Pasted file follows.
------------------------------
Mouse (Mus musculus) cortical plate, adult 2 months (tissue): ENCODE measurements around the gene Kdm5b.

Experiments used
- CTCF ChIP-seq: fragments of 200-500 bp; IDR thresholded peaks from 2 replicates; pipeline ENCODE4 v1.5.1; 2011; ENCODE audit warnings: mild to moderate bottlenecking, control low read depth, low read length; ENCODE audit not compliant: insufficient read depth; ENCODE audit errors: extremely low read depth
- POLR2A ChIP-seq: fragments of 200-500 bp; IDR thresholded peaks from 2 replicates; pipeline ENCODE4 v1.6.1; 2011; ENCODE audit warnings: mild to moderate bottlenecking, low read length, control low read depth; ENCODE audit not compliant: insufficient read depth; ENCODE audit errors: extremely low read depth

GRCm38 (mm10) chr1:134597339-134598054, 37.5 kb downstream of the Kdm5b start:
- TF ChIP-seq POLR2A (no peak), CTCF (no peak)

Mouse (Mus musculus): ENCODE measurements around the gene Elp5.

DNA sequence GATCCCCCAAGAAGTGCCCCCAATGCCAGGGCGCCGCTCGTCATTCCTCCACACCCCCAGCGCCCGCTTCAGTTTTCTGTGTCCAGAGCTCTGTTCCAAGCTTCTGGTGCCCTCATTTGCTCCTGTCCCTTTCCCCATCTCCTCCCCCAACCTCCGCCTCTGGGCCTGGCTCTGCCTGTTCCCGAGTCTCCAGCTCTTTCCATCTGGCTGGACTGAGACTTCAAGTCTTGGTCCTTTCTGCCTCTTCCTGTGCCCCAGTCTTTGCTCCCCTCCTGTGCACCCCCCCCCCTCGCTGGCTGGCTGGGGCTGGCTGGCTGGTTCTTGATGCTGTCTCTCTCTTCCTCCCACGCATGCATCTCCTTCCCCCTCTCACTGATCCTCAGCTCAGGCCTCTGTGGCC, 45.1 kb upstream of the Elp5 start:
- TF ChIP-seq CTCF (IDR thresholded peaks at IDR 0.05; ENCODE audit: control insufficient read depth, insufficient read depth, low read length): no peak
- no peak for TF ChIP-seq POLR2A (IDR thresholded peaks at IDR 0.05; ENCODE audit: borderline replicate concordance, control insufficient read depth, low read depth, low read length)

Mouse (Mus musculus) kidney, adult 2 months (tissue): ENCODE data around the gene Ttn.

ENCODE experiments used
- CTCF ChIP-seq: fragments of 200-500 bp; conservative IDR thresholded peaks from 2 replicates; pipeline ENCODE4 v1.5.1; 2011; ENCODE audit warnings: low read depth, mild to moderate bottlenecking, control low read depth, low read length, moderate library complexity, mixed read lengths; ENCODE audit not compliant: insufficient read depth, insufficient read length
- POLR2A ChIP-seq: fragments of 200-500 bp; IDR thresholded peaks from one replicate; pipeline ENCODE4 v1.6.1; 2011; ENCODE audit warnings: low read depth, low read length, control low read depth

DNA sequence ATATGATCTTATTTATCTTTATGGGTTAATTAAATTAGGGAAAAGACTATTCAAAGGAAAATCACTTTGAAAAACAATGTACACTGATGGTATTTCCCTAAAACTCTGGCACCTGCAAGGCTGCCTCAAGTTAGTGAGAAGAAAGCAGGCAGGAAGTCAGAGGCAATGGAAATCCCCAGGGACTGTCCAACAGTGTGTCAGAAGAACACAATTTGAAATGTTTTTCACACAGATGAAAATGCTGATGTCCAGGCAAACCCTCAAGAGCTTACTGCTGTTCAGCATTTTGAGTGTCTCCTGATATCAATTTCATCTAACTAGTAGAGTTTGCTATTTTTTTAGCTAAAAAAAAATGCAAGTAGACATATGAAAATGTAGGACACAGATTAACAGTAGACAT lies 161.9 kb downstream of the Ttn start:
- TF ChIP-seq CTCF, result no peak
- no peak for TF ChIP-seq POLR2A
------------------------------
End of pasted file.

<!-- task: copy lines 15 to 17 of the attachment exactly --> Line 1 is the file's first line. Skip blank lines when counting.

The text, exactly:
DNA sequence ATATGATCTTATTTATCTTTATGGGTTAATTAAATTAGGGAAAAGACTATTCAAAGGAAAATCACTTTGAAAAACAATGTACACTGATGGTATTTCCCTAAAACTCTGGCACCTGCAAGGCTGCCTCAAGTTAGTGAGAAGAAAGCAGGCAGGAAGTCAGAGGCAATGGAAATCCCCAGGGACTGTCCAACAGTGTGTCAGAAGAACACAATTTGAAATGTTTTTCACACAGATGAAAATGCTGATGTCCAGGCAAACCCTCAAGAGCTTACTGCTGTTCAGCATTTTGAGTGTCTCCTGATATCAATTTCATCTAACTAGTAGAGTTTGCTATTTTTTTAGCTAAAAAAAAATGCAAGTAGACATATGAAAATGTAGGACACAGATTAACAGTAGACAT lies 161.9 kb downstream of the Ttn start:
- TF ChIP-seq CTCF, result no peak
- no peak for TF ChIP-seq POLR2A